Amidst the “Brexit” concerns and even a “Rexit” (the departure of Raghuram Rajan, Reserve Bank of India’s current governor), we must not forget that the entire world does not just revolve around the Western region.
Furthermore, we must remember that Singapore’s annual Gross Domestic Product (GDP) would only fall by approximately 0.2 percent.
Local stocks guru and trainer Daniel Loh previously opined that a Brexit would undoubtedly have an impact on Singapore, albeit a muted one.
As such, we are generally more concerned about mid- to long-term drivers of global economic growth, specifically China.
This time, Daniel shared some of his thoughts when we posed three concerns about the Chinese economy – shadow banking and debt, reduced coal production, and overall growth.
Despite the concerns that we raised, Daniel still thinks that China is attractive, especially when it “bottoms” out this year end.
Shadow Banking and Debt
China’s Growth has been a huge topic for the longest time – ever since their annual real GDP growth left the double-digit zone.
To make things worse, some experts are bringing China’s debt problems to the forefront, proposing that debt levels have raised to historical highs.
Will shadow banking be a huge problem, considering that it had contributed to China’s debt levels?
Daniel: I don’t see any problems with shadow banking in china because of two reasons.
Firstly, the amount of shadow banking assets in China have remained relatively low from a global perspective.
In 2013, China only accounted for 4 percent of the universe of nonbank financial intermediation (a broad-based measure of shadow banking) monitored by the Financial Stability Board (FSB).
US$3 trillion of shadow banking assets are lower than US and European Union with US$25 trillion each – maybe we should worry more about the US than China if shadow banking is a problem.
Secondly, the origin of Chinese shadow banking growth originated from the relative lack of alternative funding channels for small- and medium-sized enterprises (SMEs).
Shadow bankers, I think, provide the much-needed credit to the enterprises or property developers who were unable to obtain financing from banks.
Without shadow banking these few years, the Chinese economy would have collapsed to an economic state worse than now.
In my opinion, shadow banking is not a huge threat to China’s economic recovery – it is the government initiatives and policies that are more important.
With a Debt-to-GDP ratio of 43.9 percent (stats from tradingeconomics.com), this is less than the US’s 104 percent, the European Union of 85.2 percent, and Japan’s 229 percent.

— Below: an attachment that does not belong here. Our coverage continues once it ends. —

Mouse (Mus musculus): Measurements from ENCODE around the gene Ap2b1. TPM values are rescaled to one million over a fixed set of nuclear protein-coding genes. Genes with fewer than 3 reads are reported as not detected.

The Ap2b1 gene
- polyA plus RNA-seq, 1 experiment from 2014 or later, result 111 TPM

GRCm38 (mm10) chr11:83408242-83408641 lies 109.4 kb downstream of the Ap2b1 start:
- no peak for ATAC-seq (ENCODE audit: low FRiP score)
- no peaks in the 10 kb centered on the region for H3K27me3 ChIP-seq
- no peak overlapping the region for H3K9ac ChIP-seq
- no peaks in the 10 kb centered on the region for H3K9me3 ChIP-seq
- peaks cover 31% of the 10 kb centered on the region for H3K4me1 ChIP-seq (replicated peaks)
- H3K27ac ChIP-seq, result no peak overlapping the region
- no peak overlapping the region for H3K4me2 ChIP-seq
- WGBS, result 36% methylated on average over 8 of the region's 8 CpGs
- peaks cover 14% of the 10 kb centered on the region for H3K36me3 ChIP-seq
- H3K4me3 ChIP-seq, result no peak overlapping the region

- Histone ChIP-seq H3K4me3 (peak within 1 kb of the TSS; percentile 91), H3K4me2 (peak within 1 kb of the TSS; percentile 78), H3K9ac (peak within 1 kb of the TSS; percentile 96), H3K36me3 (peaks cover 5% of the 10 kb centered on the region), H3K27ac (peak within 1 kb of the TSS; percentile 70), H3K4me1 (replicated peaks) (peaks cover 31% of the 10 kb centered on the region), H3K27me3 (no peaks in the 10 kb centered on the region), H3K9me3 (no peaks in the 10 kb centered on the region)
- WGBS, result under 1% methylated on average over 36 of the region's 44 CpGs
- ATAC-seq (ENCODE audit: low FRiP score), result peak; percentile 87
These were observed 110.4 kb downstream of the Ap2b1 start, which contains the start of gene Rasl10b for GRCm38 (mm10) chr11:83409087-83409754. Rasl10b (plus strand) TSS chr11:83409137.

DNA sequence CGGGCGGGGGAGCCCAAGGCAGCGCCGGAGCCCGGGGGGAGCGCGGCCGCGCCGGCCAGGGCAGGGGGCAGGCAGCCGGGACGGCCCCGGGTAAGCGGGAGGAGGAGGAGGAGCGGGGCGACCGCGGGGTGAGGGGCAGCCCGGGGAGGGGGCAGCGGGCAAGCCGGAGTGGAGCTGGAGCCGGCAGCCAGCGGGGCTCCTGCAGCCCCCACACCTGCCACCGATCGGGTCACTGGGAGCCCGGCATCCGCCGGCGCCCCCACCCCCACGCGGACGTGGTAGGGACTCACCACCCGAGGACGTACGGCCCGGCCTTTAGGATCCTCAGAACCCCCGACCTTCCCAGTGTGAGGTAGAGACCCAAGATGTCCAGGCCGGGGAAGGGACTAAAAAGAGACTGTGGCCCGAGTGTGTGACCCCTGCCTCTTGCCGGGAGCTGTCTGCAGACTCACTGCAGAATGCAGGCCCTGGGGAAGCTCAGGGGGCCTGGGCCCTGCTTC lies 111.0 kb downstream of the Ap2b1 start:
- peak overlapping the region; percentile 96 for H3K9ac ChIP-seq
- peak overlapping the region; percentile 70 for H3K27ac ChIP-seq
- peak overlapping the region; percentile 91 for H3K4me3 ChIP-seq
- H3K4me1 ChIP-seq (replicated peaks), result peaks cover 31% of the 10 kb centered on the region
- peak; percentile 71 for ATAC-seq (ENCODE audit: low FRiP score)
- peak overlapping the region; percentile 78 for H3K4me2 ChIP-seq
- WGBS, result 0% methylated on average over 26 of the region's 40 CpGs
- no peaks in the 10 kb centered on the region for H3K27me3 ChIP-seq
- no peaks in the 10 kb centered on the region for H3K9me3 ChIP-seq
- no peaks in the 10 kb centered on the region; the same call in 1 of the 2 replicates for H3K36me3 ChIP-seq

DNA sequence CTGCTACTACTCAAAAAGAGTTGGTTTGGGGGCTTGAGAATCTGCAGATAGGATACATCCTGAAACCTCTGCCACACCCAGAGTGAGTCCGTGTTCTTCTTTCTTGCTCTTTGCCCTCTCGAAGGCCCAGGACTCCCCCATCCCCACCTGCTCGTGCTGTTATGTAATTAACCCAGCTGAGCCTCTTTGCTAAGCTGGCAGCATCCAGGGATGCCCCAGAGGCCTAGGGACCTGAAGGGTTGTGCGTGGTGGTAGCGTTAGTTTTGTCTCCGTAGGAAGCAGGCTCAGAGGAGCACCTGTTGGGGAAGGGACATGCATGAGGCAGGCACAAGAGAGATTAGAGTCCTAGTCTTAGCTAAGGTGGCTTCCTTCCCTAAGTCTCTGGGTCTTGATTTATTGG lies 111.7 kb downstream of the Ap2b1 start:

Therefore, I don’t see debt in China being a big problem.
Reduced Coal Production
It was reported in Bloomberg recently that the Chinese government wants about 500 million tonnes of coal production shut down by 2020.
Reuter reported that China produced 3.7 million tonnes coal last year and has an estimated capacity surplus of 2 billion tonnes per annum.
Daniel: With the pollution problem getting worse, I think it is a must to adopt cleaner energy generating methods.
This is what all big economies are facing.
In the last few years, there seems to be a slowdown in clean and alternative energy industries funding initiatives and government support due to their economic and stock market problems as well as domestic corruption problems.
I sure hope the government do pick it up again.
In other words, Daniel is not too concerned about the coal surplus because ultimately, most economies are moving over to clean energy.
Despite these concerns, Daniel still seems to be quite optimistic about China, especially in the mid- to long-term.
Daniel shares some indicators that we can look out for – these might be signs that the China economy is rebounding.
Daniel: Persistent stimulus measures are one of my reasons to believe that China is attractive in the mid- to long-term.
China’s economy might not exactly recover right now, but bottom in the short to mid-term.
I think they might probably recover next year.
In my opinion, the only reason China economy is performing less than expectations these few years is because of all the government tightening measures.
There are absolutely no problems with their debt or shadow banking as explained above.
They do not have an old age population problem like Japan, nor are they an old developed country like Britain that can’t seem to innovate anymore.
But, of course, the world needs to understand why China needs to slow its GDP down back in 2011.
It was because an 11- to 13-percent annual growth is “unhealthy” for China – in the long run – that was why they slowed it down.
The world will probably soon adjust their expectations of China.
China economy will recover once the government wants it to.
And that is the reason why they implement stimulus measures ever since 2014.
It takes about a few years before the stimulus takes effect, therefore, I do think that China economy might bottom this year.
Daniel previously shared about how we can use Singapore REITs as both a hedge and potential for profits in the current economic climate.
He will be sharing in more detail about his thoughts on US Fed rate hike, Brexit, China and commodities in an upcoming FREE seminar.
Daniel was previously very bullish about commodities and various related stocks had rallied over the past few months.
Nevertheless, there are still certain commodities that have not rallied but Daniel thinks that there is upside potential for profits.
Click on the button below to register your free seats now. Limited availability.